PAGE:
I am married to a fire chief, so I've been coached pretty well on the fire-marshall visits our school gets each year. Every time, it's the same speech... "Andrea, there's too much paper in your classroom... you'll be written up." And each time, I think in my head, "Yeah, yeah, been there, done that." I don't know what your fire codes are, but in my district only a certain portion of the walls can be covered in paper. If I could only save one thing in my classroom, it would be my word wall. I would stand in front of it with Erin-Brokovich-strength and guard it from anyone who told me to take it down. :)
I think it's one of the most important tools in a primary classroom and, each year, I watch it help my students become stronger and more independent readers and writers. I have built the same word wall for almost 20 years now, changing very little each time because I have found it to be so effective for my first graders. It's modeled after the work done by Pat Cunningham (who I think is so smart) and functions primarily from common sight words and words with highly predictable spelling patterns (or "word families").
I begin each year by posting the children's names on the word wall... girls on pink paper, boys on blue. It's a personal way to introduce the word wall as we spend the first week playing with the features in their names... putting them in alphabetical order, counting how many girls we have, noticing how many names begin with the letter J, etc.
After that first week, I begin introducing five new words each Monday... typically three "pattern words" and two "sight words." The colors are very intentional. Pattern words (or words with "power" as we call them) have transferrable spelling patterns that can be used to spell many other words that rhyme with a given word. For example, get is a "power word" because it has the power to help us spell other words that rhyme with it. I teach the children, "If I can spell get, then I can spell wet. If g-e-t is get, then w-e-t is wet." These power words are all printed on green cards and the students learn that any green word can be used to read and write other words that rhyme with them. (This is one reason rhyming is such an important skill for your auditory spellers.)
Our sight words are printed on white cards and the students know that these are words that are tricky, but they occur frequently in our books and we use them often in our written stories. These words don't have "power" like the green words, so we don't use them to help us read or write other words. For example, the word said is on a white card because it's a sight word, but we would never use said to help us spell bed.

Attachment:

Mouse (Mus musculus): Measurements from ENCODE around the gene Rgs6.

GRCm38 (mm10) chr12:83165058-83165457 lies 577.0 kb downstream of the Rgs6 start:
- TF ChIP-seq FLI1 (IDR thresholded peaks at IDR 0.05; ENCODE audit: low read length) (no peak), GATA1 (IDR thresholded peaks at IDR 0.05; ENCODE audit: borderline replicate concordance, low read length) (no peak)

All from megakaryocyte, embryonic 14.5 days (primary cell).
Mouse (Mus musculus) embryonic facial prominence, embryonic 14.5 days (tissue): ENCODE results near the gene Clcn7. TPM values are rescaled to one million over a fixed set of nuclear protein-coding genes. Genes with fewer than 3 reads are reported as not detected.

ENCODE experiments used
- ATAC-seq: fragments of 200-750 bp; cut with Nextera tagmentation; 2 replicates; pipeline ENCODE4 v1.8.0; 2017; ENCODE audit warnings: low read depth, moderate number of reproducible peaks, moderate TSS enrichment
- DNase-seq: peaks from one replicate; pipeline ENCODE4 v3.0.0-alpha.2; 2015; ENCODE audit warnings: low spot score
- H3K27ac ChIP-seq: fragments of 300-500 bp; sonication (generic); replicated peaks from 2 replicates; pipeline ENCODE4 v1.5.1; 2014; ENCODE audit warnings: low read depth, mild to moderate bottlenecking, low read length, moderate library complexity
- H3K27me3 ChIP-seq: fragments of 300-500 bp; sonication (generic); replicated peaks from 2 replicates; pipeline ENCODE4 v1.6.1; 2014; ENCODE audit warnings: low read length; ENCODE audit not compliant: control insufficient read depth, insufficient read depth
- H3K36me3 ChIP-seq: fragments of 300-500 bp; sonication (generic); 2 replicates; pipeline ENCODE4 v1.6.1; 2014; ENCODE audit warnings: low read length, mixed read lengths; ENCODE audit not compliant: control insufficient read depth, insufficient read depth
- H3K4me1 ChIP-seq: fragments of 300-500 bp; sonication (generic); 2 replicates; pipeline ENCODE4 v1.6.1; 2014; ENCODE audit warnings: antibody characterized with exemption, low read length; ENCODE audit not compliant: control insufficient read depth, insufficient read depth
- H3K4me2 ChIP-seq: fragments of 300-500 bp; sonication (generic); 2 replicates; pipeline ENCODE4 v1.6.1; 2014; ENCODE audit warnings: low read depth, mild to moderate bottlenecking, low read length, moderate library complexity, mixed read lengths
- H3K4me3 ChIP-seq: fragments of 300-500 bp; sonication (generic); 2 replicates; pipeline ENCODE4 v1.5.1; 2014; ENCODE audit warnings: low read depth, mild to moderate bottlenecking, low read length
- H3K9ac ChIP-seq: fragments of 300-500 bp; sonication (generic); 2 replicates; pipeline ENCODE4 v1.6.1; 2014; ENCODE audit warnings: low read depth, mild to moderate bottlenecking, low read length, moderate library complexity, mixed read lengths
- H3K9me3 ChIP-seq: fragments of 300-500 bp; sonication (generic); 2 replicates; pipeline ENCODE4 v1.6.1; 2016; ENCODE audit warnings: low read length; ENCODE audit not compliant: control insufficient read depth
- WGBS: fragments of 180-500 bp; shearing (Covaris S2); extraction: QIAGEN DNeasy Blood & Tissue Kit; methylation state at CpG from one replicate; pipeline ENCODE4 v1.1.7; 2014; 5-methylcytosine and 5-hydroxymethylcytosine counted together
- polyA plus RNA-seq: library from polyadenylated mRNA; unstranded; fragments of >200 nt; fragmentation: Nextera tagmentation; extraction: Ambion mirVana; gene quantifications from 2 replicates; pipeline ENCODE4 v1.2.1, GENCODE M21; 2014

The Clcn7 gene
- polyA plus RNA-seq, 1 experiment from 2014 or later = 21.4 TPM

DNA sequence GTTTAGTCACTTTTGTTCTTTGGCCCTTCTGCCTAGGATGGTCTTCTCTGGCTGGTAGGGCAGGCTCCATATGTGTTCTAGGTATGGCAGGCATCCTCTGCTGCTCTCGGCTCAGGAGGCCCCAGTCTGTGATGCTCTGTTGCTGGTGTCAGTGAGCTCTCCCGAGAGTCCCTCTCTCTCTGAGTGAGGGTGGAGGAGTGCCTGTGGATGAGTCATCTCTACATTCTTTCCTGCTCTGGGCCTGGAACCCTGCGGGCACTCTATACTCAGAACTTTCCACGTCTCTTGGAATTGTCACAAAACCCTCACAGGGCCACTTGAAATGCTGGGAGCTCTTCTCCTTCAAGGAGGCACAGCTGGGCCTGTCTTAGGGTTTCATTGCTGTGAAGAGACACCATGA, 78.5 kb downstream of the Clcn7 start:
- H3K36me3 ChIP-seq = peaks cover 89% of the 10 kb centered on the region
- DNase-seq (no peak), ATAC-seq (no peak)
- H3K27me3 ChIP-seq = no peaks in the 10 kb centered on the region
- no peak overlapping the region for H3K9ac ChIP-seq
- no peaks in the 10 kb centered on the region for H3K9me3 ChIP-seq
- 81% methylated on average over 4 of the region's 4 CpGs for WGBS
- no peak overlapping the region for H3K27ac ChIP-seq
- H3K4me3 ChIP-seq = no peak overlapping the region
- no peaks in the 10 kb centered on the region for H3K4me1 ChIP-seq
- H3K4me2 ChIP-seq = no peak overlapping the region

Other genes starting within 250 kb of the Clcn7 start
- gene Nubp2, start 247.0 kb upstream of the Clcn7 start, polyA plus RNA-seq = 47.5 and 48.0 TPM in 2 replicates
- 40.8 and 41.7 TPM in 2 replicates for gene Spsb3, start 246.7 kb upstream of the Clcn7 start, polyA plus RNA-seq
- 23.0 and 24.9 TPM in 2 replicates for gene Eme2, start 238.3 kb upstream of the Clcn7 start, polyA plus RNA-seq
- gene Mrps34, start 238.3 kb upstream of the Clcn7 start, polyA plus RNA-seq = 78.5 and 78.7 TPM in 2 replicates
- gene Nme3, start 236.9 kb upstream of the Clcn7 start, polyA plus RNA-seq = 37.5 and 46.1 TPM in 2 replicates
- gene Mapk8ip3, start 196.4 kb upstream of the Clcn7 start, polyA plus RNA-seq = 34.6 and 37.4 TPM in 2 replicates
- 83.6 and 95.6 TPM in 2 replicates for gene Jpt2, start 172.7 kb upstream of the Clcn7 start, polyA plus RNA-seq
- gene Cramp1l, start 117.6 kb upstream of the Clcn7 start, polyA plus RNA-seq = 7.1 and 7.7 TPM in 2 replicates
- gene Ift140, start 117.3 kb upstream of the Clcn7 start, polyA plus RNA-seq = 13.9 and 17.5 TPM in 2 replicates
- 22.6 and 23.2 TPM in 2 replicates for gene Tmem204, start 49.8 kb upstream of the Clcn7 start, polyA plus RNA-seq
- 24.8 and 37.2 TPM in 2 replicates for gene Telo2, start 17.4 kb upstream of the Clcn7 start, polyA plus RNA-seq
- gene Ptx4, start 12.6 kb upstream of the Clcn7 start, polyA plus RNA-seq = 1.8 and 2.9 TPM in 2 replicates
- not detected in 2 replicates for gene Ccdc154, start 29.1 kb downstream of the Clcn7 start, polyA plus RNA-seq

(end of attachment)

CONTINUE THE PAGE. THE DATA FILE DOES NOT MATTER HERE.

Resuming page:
The green and white words make up most of our word wall, but we have a few others scattered here and there over the year (when the kids are developmentally ready). Multisyllabic words (like happy, favorite, and after) are displayed on red cards. Contractions are posted on yellow and something I like to call Chunky Challenges are posted on orange cards. The Chunky Challenges always get the kids excited, but most aren't developmentally ready for that instruction until late spring... it's a great way to prepare for second grade!
Something new I added to my word wall this year, were Jail Words. Jail words are sight words that are commonly misspelled, like have, said, and went. On Monday, when I introduce the new word, I also have fun introducing it's jail word, too. The kids and I "arrest" the word and talk about why it was arrested. They notice that it's "breaking the rules" and that a letter has been taken or changed. I post the jail word underneath the correct spelling on the word wall so the children have a visual reminder of how not to spell that word.
Even though the students are given five new words each week, we play with both new and old word wall words throughout the week. These activities and games are important because I want the children to be really aware of all the words they have access to on the word wall, especially if the goal is for the word wall to be a tool for independent readers and spellers. They are tested on the new words (and rhyming words and old words) each Friday and then the new words are added to the growing word wall. By the time the year ends, we have a little more than 100 words on the wall in all!
If you're building a word wall for the first time (or want to give yours a facelift), this set has dozens of cards for your word wall, including alphabet headers, activities, and suggested testing formats. (Link below image.)
This is one of my all-time favorite teacher books by Pat Cunningham. Mine is the 4th edition, but there are newer editions of this title. It's full of ideas on how to help young children become strong readers and spellers.
Your Turn: Do you have a word wall idea you'd like to share or a favorite go-to teacher book for spelling instruction?